by Ellen Cattadoris
During the first week of November I had a meeting with our Executive Director to discuss the upcoming Christmas mailing. I felt completely uninspired. I was worried about writing a meaningful letter for the generous people who support our organization during Advent and Christmas.
I tried to prepare a draft in advance of the meeting, but everything I put on the page felt vaguely familiar. This was my fifth Christmas letter for Lutheran Music Program and it seemed I’d used up all the “good stuff” for a faith-based music organization to talk about in December. Last year, I asked people about their favorite Christmas carol. The year prior, I wrote about the angel choir in the Gospel of Luke. I’d already addressed Advent and family and the beautiful music that makes Christmas … well, Christmas.
As the meeting approached, my inner skeptic started to take over. Everything I wrote felt inauthentic and I started to think about those horrible statistics — you know what I’m talking about – 98 percent of direct mail ends up tossed aside or thrown in the garbage or lost in the mail or eaten by the dog. No one reads letters anymore, so what’s the point? Why take the time to create a meaningful “ask” – particularly during such a hectic time of year?
By sheer good fortune (or perhaps my tendency toward procrastination) I stumbled on an article in a fundraising magazine during my struggle with writer’s block. In the article, the author describes how his mother sets aside time each week to read correspondence from her favorite charities. He writes that although she is on a limited income and not always able to respond to every request, she does read them. This idea stopped me in my tracks. It reminded me that the best “ask” letters aren’t focused only on receiving. They also give something back to the people who care enough to support charitable organizations.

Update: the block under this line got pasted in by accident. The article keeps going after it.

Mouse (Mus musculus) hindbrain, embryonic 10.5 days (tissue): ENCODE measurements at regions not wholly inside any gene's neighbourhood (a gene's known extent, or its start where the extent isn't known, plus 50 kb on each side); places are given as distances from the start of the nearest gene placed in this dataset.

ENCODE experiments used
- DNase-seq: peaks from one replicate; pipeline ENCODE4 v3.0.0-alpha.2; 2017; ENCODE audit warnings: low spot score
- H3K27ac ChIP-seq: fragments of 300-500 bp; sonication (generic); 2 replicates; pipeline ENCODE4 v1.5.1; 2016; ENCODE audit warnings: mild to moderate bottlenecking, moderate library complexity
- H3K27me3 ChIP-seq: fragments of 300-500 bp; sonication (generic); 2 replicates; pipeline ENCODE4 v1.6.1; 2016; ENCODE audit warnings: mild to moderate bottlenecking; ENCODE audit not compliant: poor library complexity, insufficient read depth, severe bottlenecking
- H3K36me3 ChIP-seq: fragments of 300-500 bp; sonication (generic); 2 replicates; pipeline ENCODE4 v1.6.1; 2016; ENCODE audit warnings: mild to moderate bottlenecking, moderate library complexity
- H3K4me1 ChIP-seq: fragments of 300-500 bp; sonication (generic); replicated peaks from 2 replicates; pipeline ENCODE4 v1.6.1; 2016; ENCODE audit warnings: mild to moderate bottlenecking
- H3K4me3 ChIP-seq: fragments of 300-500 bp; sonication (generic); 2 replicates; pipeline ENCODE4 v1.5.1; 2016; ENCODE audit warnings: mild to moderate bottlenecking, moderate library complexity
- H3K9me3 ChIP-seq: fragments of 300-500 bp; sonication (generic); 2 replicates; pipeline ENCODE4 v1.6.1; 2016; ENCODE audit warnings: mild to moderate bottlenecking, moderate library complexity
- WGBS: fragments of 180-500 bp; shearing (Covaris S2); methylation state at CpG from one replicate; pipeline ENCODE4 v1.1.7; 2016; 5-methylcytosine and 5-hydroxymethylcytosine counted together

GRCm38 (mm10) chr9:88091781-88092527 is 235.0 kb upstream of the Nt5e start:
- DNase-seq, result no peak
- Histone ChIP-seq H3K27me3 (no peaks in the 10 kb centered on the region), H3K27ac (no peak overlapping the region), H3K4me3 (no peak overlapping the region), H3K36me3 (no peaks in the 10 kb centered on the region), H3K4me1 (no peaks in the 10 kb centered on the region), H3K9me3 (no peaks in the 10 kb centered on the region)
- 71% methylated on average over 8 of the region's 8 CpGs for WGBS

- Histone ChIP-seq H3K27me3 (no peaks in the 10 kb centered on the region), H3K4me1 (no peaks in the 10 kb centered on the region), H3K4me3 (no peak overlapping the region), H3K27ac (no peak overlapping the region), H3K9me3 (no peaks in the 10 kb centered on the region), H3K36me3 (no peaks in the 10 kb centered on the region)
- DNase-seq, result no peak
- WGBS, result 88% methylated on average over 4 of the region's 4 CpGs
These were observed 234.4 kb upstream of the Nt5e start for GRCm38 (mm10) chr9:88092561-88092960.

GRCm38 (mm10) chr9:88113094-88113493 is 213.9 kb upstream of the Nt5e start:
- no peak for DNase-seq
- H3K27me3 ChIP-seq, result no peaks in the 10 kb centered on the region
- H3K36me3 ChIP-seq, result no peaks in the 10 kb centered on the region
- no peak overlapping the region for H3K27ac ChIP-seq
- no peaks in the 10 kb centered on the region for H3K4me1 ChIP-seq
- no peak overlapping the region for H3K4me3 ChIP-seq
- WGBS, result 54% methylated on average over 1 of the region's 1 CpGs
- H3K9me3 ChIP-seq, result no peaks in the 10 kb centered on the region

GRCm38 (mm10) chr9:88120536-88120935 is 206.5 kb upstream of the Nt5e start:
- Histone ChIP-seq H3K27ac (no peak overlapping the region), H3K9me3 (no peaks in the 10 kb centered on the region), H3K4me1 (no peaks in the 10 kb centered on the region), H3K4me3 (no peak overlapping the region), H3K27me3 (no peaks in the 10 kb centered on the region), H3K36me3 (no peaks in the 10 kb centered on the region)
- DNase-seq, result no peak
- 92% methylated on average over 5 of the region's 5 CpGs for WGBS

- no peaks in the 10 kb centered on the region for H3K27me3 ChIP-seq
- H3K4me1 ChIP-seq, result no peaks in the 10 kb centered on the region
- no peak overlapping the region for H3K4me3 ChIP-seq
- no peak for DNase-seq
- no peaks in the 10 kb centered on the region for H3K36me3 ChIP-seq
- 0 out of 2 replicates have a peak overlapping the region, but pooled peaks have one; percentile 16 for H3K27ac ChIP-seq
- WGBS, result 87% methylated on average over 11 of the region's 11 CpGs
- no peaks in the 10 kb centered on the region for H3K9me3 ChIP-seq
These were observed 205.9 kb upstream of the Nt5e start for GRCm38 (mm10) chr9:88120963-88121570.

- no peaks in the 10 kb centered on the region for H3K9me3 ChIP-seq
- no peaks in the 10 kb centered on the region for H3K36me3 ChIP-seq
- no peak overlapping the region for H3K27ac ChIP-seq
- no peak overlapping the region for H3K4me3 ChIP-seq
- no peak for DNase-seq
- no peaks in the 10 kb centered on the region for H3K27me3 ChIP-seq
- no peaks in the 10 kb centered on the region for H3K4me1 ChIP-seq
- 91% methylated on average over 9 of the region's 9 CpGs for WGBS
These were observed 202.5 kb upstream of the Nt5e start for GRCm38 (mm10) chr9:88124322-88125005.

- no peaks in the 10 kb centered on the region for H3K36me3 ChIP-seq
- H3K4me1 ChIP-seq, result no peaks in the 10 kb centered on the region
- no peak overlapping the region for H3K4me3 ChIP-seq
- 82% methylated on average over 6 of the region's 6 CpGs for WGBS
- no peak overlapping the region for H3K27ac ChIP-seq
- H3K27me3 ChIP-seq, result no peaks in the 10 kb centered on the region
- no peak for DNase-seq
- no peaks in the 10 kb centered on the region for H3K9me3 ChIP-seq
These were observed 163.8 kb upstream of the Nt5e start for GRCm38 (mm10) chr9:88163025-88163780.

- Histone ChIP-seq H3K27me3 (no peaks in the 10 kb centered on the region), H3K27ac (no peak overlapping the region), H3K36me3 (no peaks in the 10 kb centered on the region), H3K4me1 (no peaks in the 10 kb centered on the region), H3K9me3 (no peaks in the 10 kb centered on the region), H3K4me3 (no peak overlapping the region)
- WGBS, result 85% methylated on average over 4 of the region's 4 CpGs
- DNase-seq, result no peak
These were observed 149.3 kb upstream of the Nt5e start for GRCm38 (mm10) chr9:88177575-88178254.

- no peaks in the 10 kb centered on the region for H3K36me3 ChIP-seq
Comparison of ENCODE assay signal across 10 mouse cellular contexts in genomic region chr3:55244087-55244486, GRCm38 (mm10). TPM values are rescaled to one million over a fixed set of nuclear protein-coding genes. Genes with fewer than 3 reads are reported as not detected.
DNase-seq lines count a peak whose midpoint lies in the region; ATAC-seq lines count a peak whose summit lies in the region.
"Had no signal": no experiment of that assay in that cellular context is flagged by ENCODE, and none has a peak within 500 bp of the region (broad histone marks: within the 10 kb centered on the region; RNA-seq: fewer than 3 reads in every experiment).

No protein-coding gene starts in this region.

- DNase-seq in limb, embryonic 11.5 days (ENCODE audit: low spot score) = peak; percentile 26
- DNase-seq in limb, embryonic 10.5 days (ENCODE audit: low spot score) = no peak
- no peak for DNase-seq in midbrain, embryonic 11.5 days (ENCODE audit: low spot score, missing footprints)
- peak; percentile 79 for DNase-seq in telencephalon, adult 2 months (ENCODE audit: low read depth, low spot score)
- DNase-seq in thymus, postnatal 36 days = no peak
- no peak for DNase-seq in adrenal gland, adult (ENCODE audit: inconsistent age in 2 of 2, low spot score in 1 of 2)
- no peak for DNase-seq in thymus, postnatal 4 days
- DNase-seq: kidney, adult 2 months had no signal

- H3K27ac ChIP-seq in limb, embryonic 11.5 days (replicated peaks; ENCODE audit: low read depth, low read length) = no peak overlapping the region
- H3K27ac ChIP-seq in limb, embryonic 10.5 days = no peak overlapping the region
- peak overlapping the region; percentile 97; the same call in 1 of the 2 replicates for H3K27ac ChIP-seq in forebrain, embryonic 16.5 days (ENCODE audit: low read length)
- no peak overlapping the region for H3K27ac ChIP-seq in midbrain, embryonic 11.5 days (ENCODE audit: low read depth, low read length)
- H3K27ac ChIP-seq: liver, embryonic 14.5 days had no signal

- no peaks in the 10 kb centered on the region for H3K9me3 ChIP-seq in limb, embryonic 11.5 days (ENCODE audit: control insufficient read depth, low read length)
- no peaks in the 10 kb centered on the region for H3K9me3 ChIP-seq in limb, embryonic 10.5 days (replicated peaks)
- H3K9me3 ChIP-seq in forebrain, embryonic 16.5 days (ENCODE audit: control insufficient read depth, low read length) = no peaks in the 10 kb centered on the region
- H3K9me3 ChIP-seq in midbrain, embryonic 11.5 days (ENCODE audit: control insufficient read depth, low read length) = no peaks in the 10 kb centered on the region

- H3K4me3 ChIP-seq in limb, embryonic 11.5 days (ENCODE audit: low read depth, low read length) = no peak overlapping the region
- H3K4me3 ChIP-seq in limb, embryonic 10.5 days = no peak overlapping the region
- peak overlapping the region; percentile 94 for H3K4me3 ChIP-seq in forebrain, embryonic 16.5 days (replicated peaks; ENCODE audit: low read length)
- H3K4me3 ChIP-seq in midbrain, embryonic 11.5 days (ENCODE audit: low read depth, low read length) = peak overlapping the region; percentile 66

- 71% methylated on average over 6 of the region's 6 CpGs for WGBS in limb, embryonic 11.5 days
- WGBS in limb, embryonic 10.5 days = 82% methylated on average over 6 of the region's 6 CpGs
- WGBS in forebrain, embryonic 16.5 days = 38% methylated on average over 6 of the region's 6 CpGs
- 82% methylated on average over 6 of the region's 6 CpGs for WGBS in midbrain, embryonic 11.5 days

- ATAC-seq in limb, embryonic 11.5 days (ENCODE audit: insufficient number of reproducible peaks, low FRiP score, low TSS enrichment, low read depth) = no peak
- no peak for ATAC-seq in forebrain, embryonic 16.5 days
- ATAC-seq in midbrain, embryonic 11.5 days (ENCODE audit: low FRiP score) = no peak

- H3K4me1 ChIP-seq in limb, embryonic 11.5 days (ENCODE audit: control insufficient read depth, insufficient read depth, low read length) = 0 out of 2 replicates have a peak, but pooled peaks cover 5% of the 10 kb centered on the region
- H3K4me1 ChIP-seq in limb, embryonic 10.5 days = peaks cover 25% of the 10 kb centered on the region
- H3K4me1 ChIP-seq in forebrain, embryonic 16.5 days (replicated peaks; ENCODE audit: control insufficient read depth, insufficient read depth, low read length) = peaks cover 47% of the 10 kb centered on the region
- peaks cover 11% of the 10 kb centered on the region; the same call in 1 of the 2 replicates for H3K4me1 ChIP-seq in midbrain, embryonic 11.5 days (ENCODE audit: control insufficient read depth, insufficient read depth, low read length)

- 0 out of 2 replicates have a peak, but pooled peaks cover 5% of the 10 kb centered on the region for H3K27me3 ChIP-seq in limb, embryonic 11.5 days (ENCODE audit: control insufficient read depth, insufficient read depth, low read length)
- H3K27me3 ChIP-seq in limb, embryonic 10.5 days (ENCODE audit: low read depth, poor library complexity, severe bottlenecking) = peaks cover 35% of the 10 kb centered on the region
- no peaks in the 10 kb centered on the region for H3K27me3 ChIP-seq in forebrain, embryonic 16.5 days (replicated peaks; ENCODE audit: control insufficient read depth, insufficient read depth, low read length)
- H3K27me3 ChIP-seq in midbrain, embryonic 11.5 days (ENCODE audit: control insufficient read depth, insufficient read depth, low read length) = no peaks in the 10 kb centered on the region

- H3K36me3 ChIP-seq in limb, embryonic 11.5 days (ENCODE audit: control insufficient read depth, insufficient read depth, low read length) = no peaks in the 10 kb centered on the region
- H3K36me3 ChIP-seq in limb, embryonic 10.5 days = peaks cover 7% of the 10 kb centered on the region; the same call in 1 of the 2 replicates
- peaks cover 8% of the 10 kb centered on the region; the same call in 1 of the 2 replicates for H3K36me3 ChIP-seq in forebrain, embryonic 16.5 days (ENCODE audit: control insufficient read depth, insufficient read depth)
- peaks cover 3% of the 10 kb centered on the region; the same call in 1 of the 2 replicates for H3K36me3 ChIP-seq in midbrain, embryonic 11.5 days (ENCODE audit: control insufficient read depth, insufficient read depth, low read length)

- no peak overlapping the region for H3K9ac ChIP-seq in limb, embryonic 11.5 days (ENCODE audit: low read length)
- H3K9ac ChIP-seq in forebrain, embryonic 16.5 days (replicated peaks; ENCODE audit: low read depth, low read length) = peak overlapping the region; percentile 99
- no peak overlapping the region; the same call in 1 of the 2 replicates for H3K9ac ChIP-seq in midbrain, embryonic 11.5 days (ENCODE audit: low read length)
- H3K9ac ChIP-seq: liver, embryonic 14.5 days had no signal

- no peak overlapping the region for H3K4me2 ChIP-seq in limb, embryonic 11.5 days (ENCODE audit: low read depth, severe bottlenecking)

Now, before you think I’m in some sort of holiday-induced sugar haze, let me explain myself. I understand that we all have goals to meet and budgets to balance. But as development professionals who have the privilege of serving Christian philanthropists, I think it is equally important to remind our supporters why they donate. Our goal is to connect people to mission. To share honest, authentic stories about the good work being accomplished with their gift. To assure donors that their sustaining support changes lives.
Why do we ask? We ask to receive, but we should also ask to share and inform. To let people know how much they are appreciated. We are in the midst of a month that is all about giving. What better time to reach out and thank people for their generosity? To start from a place of gratitude? Yes, it is entirely possible that after all of your agony over comma placement (okay, that might just be me), your carefully crafted letter will end up buried in a snowbank or covered in eggnog. But I promise that the donors who respond (and those who would if they were able) will appreciate your thoughtful update. They will find joy in being thanked by a ministry they care about during a season that reminds us how important it is to share our gifts with others. Merry Christmas!
Ellen Cattadoris is Development Manager at the Lutheran Music Program in Minneapolis, Minn.